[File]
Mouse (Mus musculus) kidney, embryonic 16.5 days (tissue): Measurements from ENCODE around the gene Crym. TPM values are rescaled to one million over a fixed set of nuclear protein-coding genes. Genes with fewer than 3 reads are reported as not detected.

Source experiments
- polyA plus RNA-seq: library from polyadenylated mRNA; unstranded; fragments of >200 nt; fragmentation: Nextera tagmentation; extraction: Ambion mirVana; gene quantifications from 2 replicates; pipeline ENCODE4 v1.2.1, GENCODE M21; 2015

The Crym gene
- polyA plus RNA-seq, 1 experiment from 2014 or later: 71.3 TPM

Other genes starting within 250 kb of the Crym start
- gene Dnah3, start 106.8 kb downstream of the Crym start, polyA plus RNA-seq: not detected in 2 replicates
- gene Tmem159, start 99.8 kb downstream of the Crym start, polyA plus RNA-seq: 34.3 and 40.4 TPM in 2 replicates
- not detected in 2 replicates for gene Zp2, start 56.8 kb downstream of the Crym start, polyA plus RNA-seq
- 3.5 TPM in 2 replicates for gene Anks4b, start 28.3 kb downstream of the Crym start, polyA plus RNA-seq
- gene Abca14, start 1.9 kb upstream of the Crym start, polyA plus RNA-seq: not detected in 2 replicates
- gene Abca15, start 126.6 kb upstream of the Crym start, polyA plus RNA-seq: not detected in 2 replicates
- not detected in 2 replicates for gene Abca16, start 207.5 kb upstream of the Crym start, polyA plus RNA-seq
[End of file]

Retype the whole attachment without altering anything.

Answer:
Mouse (Mus musculus) kidney, embryonic 16.5 days (tissue): Measurements from ENCODE around the gene Crym. TPM values are rescaled to one million over a fixed set of nuclear protein-coding genes. Genes with fewer than 3 reads are reported as not detected.

Source experiments
- polyA plus RNA-seq: library from polyadenylated mRNA; unstranded; fragments of >200 nt; fragmentation: Nextera tagmentation; extraction: Ambion mirVana; gene quantifications from 2 replicates; pipeline ENCODE4 v1.2.1, GENCODE M21; 2015

The Crym gene
- polyA plus RNA-seq, 1 experiment from 2014 or later: 71.3 TPM

Other genes starting within 250 kb of the Crym start
- gene Dnah3, start 106.8 kb downstream of the Crym start, polyA plus RNA-seq: not detected in 2 replicates
- gene Tmem159, start 99.8 kb downstream of the Crym start, polyA plus RNA-seq: 34.3 and 40.4 TPM in 2 replicates
- not detected in 2 replicates for gene Zp2, start 56.8 kb downstream of the Crym start, polyA plus RNA-seq
- 3.5 TPM in 2 replicates for gene Anks4b, start 28.3 kb downstream of the Crym start, polyA plus RNA-seq
- gene Abca14, start 1.9 kb upstream of the Crym start, polyA plus RNA-seq: not detected in 2 replicates
- gene Abca15, start 126.6 kb upstream of the Crym start, polyA plus RNA-seq: not detected in 2 replicates
- not detected in 2 replicates for gene Abca16, start 207.5 kb upstream of the Crym start, polyA plus RNA-seq